Thanks for that thought Janet P. A huge nest snaking it's way all over the grounds – nice! The next production may be a little safer, 'Pretty flowers wot I like,' perhaps.

    Stacy, lazy, indolent wasps sound much more my kind of thing. Care to swap? Mine don't seem to take direction – lots of ad libbing and naturalistic acting. Still, I'll probably win an Oscar for best documentary I expect.

    Blood? Blood, Alberto? I think I've suffered quite enough thanks. Blood? I feel faint.

    Helen, pleased to hear you didn't poison your wasp nest. I've read that they rarely reuse nests but you might want to seal up the hole to make doubly sure.

    Hi Elaine, welcome. In theory they don't return but I should have a word so that they are aware of that fact.

    Dave

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  2. you were lucky not to get stung. I have a wasps nest right outside my bedroom window which has meant that I have had the have the window shut all summer but I would rather do that than destroy the wasps. As soon as they go I will seal up the hole they have been using

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  3. What if they're not building anything down there? Maybe they just smuggle mud to those other wasps… the ones that build tiny post by my window blinds.

    …and yeah! I wish we could see some blood next time!

    Alberto.

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  4. Impressive–your first independent film production, and you already have a cast of thousands. They don't seem to take direction very well, though. Our wasps seem to be more lazy and mañana-ish–more likely to bump into you because they couldn't be bothered to get out of the way than to chase after you with fell intent.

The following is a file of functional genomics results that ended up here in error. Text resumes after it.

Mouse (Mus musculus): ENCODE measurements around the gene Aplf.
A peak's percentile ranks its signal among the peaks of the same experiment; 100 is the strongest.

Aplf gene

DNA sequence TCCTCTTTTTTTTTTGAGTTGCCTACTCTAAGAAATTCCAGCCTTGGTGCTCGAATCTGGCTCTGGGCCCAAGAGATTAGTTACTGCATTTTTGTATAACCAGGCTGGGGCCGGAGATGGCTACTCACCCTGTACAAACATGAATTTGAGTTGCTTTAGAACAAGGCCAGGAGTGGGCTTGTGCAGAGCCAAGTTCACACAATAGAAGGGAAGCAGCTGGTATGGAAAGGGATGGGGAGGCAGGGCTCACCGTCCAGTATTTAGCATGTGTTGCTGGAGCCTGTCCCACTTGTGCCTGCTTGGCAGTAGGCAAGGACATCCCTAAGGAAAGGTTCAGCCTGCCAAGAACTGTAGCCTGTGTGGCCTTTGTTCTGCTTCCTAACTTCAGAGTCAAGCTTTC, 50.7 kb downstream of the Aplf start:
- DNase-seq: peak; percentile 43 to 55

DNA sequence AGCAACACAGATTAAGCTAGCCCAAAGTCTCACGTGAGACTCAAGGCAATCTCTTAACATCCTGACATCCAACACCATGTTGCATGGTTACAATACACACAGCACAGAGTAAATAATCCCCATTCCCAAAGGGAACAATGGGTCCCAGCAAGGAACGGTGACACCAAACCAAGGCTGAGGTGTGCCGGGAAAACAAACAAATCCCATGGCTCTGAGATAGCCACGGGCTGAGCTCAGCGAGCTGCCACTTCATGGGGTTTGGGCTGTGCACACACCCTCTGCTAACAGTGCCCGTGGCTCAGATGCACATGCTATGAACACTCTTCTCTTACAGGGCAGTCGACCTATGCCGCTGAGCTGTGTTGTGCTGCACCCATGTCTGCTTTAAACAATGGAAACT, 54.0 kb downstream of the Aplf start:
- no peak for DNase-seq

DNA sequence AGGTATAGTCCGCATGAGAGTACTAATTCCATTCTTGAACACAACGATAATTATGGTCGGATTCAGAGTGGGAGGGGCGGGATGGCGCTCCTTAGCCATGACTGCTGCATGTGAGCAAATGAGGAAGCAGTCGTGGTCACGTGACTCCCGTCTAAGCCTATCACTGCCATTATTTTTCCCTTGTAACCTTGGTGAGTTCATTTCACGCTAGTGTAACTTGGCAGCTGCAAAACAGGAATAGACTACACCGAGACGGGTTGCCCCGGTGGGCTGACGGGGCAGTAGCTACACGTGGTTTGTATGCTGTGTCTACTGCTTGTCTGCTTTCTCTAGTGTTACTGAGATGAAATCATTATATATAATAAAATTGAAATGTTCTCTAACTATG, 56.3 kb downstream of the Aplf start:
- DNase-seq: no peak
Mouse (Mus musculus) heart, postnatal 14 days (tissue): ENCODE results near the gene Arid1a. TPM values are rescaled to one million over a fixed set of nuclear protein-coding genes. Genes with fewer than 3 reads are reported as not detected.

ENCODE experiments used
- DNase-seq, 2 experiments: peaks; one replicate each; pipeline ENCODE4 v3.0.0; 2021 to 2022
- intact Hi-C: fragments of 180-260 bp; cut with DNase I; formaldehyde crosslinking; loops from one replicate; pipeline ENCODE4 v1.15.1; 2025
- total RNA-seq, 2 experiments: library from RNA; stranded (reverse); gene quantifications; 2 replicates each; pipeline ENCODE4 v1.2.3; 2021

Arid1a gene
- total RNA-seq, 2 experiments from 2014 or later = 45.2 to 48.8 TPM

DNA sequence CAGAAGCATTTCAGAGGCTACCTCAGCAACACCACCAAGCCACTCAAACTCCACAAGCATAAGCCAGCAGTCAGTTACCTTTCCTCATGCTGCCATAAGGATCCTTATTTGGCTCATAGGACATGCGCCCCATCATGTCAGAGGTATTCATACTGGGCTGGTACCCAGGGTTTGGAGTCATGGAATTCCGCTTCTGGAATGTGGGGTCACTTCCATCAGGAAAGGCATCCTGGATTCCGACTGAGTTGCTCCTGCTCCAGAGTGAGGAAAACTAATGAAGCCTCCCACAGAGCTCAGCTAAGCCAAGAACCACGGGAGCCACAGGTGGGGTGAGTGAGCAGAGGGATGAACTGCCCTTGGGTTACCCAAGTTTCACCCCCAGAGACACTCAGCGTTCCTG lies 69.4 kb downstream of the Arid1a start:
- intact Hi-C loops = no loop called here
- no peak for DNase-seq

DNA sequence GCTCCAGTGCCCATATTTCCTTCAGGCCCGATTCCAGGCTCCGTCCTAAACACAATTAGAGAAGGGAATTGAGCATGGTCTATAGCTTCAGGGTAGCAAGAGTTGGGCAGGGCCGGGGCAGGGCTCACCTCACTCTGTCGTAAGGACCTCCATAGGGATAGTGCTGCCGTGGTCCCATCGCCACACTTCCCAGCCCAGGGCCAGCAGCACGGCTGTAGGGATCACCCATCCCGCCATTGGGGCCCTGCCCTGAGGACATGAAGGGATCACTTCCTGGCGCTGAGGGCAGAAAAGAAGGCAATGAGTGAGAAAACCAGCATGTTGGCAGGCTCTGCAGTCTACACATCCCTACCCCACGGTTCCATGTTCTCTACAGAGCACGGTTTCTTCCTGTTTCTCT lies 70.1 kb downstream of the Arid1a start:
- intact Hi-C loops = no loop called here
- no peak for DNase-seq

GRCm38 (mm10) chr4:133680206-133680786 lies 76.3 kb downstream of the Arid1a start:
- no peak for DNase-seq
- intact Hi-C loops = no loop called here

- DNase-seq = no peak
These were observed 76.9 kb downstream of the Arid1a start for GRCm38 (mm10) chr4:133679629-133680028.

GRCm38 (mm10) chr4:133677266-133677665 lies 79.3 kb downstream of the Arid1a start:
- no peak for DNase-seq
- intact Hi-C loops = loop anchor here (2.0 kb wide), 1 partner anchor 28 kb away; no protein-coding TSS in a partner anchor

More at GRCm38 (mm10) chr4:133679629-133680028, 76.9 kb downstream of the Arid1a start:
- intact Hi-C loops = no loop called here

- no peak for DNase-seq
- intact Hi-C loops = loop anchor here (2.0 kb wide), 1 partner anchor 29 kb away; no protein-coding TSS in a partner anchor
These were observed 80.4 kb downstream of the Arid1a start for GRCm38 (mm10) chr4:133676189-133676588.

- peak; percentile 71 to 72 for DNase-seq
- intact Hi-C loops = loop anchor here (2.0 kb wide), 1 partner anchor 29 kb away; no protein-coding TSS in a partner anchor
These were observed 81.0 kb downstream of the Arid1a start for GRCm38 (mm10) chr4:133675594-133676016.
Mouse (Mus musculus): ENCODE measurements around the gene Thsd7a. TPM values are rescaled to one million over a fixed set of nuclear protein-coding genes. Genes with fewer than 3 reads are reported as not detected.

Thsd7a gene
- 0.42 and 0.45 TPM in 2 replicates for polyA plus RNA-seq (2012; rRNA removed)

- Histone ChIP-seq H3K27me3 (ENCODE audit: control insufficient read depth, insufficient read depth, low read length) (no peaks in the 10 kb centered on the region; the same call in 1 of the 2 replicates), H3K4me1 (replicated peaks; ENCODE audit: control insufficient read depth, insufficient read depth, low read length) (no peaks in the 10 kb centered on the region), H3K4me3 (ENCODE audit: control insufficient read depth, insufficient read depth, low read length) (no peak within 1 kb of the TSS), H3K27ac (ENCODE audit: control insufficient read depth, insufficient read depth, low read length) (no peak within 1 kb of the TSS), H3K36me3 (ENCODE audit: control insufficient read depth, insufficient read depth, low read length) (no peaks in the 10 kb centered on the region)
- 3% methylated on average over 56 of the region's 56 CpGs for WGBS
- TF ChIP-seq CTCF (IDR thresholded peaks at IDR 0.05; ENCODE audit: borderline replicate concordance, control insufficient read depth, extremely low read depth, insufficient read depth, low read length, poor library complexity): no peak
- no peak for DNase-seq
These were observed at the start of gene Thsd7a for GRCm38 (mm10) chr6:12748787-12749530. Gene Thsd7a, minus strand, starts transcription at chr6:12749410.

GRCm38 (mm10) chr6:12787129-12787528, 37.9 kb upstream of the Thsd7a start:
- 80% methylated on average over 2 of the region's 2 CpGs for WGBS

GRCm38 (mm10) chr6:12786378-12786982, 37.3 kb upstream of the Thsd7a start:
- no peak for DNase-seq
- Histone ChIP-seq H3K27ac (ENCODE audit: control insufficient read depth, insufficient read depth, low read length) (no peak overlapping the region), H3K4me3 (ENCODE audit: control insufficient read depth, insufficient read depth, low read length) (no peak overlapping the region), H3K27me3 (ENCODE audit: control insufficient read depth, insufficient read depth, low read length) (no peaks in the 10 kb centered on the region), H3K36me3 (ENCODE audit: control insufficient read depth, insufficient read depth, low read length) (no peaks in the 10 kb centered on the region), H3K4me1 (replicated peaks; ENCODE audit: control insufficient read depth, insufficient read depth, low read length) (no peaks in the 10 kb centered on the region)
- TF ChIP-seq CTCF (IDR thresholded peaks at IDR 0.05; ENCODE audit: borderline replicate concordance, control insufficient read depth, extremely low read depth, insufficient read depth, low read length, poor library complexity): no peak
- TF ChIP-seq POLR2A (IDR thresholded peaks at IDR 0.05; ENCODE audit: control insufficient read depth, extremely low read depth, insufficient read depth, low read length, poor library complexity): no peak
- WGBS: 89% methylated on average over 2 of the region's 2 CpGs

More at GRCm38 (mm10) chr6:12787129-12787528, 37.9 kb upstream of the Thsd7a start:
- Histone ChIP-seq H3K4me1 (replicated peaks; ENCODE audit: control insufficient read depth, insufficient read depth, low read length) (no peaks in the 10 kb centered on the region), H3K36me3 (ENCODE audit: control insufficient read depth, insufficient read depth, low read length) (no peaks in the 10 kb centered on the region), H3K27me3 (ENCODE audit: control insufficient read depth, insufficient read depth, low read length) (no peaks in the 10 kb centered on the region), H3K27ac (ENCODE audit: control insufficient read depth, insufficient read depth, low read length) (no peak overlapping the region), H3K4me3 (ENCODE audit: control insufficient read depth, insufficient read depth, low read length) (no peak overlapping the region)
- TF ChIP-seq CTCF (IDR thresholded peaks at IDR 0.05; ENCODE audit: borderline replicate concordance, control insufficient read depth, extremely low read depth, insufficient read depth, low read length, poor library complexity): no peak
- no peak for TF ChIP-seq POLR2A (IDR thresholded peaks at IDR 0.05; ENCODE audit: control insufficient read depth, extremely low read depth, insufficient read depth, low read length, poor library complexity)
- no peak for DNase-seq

I read a while ago about the incredibly organized and intelligent behavior in ant colonies. This wasn't it, but it's the same guy's work. I wonder if wasps have any of the same systems. (I.e., if they might be about to take over the planet.)

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  5. An anxious production indeed! I had no idea that wasps could dig. I wonder if all those apparently separate nests are actually linked underground into a large subterranean city… I think not mowing under the characterful laburnum is a wise choice. Look forward to the next Anxious Production. Better start designing the T shirts and coffee mugs…

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  6. Sorry you got stung, Dave but it did make me laugh. Wasps nests here are usually hanging off beams etc not in the ground. Makes it sound like a bit of an occupational hazard…

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  7. Dave, the photos are remarkable. Life and gardening on the Priory are so different than my quotidian experiences. But I do have wasps nesting under an eave of the shed. I won't venture to photograph or video.

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  8. Well hello! New format, new media, it's all go at the Priory! Enjoyed the video though did feel a tad drunk whist watching it… ! Careful with those wapsies, we found two similar nests and they certainly don't want to be disturbed, let alone mowed over!